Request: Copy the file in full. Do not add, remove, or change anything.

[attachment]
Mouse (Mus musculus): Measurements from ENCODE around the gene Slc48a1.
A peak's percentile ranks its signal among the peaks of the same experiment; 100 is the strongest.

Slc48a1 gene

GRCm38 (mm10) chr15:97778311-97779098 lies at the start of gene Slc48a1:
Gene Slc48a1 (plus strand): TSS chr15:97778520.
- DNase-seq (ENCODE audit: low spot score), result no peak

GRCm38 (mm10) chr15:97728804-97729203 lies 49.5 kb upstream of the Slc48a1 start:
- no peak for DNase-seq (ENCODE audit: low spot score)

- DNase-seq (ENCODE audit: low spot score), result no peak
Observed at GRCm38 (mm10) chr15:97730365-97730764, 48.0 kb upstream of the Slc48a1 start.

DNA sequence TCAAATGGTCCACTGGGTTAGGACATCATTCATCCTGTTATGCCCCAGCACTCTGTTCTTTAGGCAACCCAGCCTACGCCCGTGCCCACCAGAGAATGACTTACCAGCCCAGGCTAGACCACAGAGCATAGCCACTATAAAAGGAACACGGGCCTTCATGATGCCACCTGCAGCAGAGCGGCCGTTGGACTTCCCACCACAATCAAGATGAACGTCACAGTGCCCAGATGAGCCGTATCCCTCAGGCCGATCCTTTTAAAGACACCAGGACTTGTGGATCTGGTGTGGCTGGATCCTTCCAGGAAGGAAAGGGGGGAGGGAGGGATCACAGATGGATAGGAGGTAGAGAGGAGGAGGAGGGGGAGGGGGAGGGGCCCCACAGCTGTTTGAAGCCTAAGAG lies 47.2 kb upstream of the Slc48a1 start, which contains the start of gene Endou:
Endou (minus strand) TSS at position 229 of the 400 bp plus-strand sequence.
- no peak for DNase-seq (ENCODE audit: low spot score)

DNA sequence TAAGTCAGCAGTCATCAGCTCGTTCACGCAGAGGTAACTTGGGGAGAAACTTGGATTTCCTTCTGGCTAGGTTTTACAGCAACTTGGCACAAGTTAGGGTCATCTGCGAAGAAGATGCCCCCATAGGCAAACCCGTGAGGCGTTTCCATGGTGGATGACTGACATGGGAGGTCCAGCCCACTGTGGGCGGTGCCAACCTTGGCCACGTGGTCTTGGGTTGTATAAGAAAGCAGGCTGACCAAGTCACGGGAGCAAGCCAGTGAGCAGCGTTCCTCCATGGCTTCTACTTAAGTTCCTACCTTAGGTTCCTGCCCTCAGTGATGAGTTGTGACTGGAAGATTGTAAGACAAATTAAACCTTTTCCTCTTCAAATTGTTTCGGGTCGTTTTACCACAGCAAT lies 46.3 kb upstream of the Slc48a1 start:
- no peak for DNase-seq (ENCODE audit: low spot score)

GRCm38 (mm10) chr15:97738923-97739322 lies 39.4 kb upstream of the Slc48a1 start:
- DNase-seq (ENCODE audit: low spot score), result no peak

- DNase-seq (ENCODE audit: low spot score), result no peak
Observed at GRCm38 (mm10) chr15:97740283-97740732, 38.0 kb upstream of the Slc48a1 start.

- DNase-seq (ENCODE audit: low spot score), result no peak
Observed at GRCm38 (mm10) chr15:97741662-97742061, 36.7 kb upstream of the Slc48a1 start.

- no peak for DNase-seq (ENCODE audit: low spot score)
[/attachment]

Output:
Mouse (Mus musculus): Measurements from ENCODE around the gene Slc48a1.
A peak's percentile ranks its signal among the peaks of the same experiment; 100 is the strongest.

Slc48a1 gene

GRCm38 (mm10) chr15:97778311-97779098 lies at the start of gene Slc48a1:
Gene Slc48a1 (plus strand): TSS chr15:97778520.
- DNase-seq (ENCODE audit: low spot score), result no peak

GRCm38 (mm10) chr15:97728804-97729203 lies 49.5 kb upstream of the Slc48a1 start:
- no peak for DNase-seq (ENCODE audit: low spot score)

- DNase-seq (ENCODE audit: low spot score), result no peak
Observed at GRCm38 (mm10) chr15:97730365-97730764, 48.0 kb upstream of the Slc48a1 start.

DNA sequence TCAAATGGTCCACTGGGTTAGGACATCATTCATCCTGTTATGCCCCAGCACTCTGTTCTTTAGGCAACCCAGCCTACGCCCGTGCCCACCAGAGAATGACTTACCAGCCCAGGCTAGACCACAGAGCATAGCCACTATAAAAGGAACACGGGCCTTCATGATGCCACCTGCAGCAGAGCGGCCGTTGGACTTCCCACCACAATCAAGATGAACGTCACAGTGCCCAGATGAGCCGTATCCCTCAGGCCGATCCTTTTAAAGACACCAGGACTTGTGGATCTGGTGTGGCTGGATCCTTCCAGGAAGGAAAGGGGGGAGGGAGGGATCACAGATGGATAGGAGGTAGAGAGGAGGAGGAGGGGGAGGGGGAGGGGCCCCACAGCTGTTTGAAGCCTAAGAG lies 47.2 kb upstream of the Slc48a1 start, which contains the start of gene Endou:
Endou (minus strand) TSS at position 229 of the 400 bp plus-strand sequence.
- no peak for DNase-seq (ENCODE audit: low spot score)

DNA sequence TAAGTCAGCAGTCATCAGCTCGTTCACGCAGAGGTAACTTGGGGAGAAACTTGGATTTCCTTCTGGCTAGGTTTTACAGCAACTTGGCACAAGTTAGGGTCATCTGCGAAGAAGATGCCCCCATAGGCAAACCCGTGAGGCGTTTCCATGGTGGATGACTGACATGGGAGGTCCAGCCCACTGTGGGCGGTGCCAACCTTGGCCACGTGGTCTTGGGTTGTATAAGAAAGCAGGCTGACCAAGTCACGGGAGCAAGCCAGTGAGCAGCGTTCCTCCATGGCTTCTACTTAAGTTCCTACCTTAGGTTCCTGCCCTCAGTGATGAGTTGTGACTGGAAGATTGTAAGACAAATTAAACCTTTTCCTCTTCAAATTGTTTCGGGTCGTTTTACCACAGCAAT lies 46.3 kb upstream of the Slc48a1 start:
- no peak for DNase-seq (ENCODE audit: low spot score)

GRCm38 (mm10) chr15:97738923-97739322 lies 39.4 kb upstream of the Slc48a1 start:
- DNase-seq (ENCODE audit: low spot score), result no peak

- DNase-seq (ENCODE audit: low spot score), result no peak
Observed at GRCm38 (mm10) chr15:97740283-97740732, 38.0 kb upstream of the Slc48a1 start.

- DNase-seq (ENCODE audit: low spot score), result no peak
Observed at GRCm38 (mm10) chr15:97741662-97742061, 36.7 kb upstream of the Slc48a1 start.

- no peak for DNase-seq (ENCODE audit: low spot score)